There’s a scene near the end of “Death on the Nile” that shows Sir Kenneth Branagh walking onboard the luxury yacht/riverboat that is the setting for most of “Death on the Nile.” He is moving very slowly and deliberately. I couldn’t help but think of how that slow walk down the deck represented the entire film.
The beginning of “Death on the Nile,” however, opened in the exciting trenches of WWI, where we learn about Agatha Christie’s ace detective Hercule Poirot in his youth, and why he began wearing his signature facial hair. As another critic wrote, “I wanted to see THAT movie!”
I agree with the critic who wanted to have the vibrancy of the prologue to the “real” film. The 2 hour and 7 minute movie was a slow slog.
The film has had its issues, ranging from Armie Hammer’s cannibalism scandal on down. Unlike some movies that were re-shot to remove a lead involved in a media mess, Armie Hammer stayed. Near the beginning of the film, he performs some salacious dancing with the two female leads. It’s kind of offputting, given what we now know of Armie’s texts to his paramours.. However, Armie is central to the plot, portraying a handsome big lug named Simon Doyle, who is the much-sought-after wealthy fiancée of the two female leads: Emma Mackey as Jacqueline de Bellefort and Gal Gadot as the heiress Linnet Ridgeway.
There was a role written into the plot expressly for Annette Bening, as Euphemia Bouc, a painter and the mother of Tom Bateman. The action moves to Egypt and we see her son flying a kite while perched on a pyramid. The plot, based on Agatha Christie’s novel, informs us that the younger Bouc is completely dependent on the good will of his mother. “Behind every kite-flying man there is a woman.” That line, scripted by screenwriter Michael Green, is fairly klunky but leads into the Bouc quote, Money mattrrs, and mine comesmonthly from Eugenia Bouc.”
It’s a bit difficult decoding the various accents of the characters, ranging from Poirot, of course, but, also the French-influenced dialogue of Rose Leslie (“Game of Thrones,” “The Good Fight”) as maid Louise Bouegot.
Green’s script also contains the line, “When you have money, no one is ever really your friend,” which ultimately leads to the death of Linnet Ridgeway, the wealthy heiress in their midst, played by “Wonder Woman’s” Gal Gadot. She will definitely find this out firsthand, as the first (of five) murder victims).
On the plus side, the costumes that Gadot and Mackey wear are gorgeous. There are some sultry scenes in a blues bar where Salome Otterbourne, played by Sophie Okonedo, re-imagines a character for this revamp. In the 1978 film, the character was an erotic novelist.
Okonedo is magic whenever she’s onscreen. She and her niece manager, Letitia Wright as Rosalie Otterbourne, are definite eye candy, especially given two middle-aged characters who used to be a comedy duo have pivotal roles, which seem largely unnecessary. It was also interesting to see that Russell Brand cleaned up nicely to play a doctor named Windlesham, who was once involved romantically with Godot’s rich heiress.
After the opening in the WWI trenches and the night club dancing scenes, with Armie Hammer sexy dancing up a storm with the two female leads amps up the “sex scandal” vibe going on IRL, the action moves to Egypt because the newlyweds, Gadot and Hammer, are honeymooning there.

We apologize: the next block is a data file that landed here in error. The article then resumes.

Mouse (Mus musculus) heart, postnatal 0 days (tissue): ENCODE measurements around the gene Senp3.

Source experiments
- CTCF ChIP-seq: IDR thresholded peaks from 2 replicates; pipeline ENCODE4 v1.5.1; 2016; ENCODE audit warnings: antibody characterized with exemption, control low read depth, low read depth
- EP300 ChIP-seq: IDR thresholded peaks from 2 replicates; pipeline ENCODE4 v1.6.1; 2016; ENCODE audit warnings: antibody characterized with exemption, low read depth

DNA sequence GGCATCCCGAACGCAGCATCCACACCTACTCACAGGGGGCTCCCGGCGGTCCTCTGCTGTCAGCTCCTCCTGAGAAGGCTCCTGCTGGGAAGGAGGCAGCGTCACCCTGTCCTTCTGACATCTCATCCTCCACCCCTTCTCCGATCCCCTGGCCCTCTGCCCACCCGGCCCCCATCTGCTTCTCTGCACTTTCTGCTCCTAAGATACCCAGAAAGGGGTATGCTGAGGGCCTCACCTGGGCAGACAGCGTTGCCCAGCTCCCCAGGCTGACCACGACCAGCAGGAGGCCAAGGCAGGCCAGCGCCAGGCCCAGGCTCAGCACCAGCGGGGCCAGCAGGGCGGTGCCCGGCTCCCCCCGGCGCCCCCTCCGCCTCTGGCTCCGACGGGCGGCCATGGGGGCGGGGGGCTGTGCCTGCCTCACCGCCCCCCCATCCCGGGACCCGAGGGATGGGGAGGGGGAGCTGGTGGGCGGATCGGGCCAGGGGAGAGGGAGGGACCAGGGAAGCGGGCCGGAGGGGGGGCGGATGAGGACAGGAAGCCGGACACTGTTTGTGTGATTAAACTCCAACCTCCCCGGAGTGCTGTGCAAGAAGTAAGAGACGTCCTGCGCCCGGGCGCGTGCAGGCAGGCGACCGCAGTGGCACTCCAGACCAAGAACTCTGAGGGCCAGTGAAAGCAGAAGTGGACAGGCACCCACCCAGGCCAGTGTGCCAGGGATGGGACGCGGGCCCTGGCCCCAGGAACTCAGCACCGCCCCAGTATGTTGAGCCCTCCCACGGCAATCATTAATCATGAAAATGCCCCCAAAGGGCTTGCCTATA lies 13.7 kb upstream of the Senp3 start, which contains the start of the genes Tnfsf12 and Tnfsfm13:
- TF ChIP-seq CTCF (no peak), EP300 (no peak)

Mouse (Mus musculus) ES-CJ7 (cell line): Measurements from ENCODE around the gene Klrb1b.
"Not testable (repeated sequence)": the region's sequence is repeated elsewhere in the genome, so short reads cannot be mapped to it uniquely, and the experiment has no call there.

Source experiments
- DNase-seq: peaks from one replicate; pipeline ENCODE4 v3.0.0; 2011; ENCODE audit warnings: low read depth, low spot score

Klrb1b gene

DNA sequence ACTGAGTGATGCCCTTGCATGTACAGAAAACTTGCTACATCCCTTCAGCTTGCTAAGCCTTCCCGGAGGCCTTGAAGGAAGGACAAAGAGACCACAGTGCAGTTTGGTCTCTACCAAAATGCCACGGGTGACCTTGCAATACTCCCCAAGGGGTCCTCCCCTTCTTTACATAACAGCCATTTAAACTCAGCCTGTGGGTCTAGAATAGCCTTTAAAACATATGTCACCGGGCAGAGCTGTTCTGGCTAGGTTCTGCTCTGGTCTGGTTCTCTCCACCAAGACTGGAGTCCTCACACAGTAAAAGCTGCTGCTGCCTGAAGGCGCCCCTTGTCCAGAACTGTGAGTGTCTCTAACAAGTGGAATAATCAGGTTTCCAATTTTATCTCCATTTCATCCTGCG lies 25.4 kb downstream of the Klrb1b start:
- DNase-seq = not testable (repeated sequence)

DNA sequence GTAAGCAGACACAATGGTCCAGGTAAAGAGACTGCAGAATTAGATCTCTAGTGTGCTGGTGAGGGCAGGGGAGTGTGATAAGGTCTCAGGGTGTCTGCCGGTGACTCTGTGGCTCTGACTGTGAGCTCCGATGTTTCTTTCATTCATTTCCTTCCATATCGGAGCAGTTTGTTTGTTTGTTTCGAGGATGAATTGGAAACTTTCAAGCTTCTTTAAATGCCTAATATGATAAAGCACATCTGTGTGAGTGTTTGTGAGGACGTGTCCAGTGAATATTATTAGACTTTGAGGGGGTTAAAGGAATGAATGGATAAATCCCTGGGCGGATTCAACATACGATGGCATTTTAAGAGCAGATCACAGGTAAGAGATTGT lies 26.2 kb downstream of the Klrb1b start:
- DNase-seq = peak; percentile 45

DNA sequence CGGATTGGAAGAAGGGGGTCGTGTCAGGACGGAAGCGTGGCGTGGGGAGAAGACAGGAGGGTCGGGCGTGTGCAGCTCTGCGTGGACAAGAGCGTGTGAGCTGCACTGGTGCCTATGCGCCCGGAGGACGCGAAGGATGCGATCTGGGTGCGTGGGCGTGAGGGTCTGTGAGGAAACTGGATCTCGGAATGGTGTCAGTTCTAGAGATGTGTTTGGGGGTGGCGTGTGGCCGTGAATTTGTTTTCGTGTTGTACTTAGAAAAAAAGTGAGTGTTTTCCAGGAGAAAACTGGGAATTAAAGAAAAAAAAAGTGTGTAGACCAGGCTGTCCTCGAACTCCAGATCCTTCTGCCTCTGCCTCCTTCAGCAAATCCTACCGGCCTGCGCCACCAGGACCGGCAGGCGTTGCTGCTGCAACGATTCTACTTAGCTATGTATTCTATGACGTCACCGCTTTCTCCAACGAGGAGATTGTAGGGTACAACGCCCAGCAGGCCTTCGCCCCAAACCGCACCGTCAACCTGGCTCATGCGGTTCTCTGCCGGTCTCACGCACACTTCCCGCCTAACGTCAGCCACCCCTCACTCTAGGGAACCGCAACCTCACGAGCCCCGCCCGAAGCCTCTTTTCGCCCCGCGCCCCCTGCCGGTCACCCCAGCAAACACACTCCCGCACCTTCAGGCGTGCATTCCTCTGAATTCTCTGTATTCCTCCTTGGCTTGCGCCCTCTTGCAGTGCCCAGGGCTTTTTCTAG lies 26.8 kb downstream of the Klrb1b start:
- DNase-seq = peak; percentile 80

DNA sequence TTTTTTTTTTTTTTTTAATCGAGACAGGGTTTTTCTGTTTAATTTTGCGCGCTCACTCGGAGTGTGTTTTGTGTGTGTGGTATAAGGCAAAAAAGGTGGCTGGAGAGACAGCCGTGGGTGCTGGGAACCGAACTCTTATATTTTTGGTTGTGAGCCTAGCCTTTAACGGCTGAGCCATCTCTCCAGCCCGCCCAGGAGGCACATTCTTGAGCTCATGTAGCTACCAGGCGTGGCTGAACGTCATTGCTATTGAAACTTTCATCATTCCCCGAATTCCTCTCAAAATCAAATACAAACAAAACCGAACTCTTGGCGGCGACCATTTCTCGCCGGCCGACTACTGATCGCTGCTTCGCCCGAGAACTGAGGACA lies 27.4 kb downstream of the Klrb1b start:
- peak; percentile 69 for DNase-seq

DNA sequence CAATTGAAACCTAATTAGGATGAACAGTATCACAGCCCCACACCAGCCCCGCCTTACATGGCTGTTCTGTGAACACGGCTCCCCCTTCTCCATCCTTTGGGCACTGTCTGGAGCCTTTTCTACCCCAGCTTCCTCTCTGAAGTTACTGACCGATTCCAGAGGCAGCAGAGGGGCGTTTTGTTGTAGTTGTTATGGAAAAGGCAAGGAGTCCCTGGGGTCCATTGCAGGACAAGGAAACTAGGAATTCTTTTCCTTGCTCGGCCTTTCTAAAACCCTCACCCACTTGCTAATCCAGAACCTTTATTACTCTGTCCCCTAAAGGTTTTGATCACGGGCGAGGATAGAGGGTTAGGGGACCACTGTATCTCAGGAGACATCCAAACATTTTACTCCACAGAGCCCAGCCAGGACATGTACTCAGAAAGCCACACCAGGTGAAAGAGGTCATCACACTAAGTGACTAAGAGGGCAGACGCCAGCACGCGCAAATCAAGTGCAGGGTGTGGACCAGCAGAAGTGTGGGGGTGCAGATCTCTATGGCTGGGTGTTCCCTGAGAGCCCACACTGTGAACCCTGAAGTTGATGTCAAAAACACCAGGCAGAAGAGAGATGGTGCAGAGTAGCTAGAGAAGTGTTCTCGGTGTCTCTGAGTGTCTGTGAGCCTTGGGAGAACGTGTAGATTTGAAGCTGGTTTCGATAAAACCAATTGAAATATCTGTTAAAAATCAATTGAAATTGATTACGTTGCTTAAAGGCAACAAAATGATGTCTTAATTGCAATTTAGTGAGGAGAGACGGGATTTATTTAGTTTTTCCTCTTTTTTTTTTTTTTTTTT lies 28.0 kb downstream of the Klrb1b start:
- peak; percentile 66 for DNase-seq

Hammer’s jilted ex Jacqueline (Mackey) keeps showing up wherever he and the new wife are, (sort of like Jennifer Lopez’s ex Alex Rodriguez, who has been trailing her around to various vacation hot spots now on Ben Affleck’s arm.
Jacqueline’s unwanted presence becomes so onerous that the handsome Hammer—who seems to have nothing going for him beyond good looks—takes the entire party down the Nile on a luxurious riverboat.
One question we had was how, exactly, Jacqueline (Mackey) managed to get on the riverboat, when the entire boat was chartered specifically to take the wedding party far away from her. That was weak plot point #1.
Weak plot point #2 was the Grand Finale key murder. In terms of trajectories of weapons, etc., it was mystifying. We watched this thing for over two hours—most of them gorgeously photographed, but boring—and, at the end, it was unclear how, exactly, the final murder could be pulled off. There were only four people in the entire theater; we missed our chance to ask the other couple if they found the resolution of the “key first murder” realistic, because we found it entirely implausible.
The entire plot was entirely implausible, as Poirot lays it out in the movie’s closing minutes in his hard-to-decipher accented English.
Also, since the entire reason for inviting Hercule Poirot onto the boat was to protect the lovebirds from the unwanted attention of the jilted fiancé and make sure they were kept safe, let’s just put it out there that Poirot did an extremely poor job. Five mummified bodies are carried off the boat, one by one, during his time on board. (Some detective!)
I wanted to see this movie at the IMAX theater, because the chances of me making it to Egypt are slim to none and the cinematography by Haris Zambarloukos was outstanding. I’ll never get to see the Temple of Abu Sembel, so thank you to the cinematographer who allowed me to see it this way.
The film finally wound down, slowly and in a confusing and artificial manner. We compared notes on the (somewhat obvious) culprits and asked each other HOW their denouoement could be brought about in the manner portrayed.
This movie is not going to keep you on the edge of your seat, although it is a nice travelogue. The plot seems dated and the movie seems long.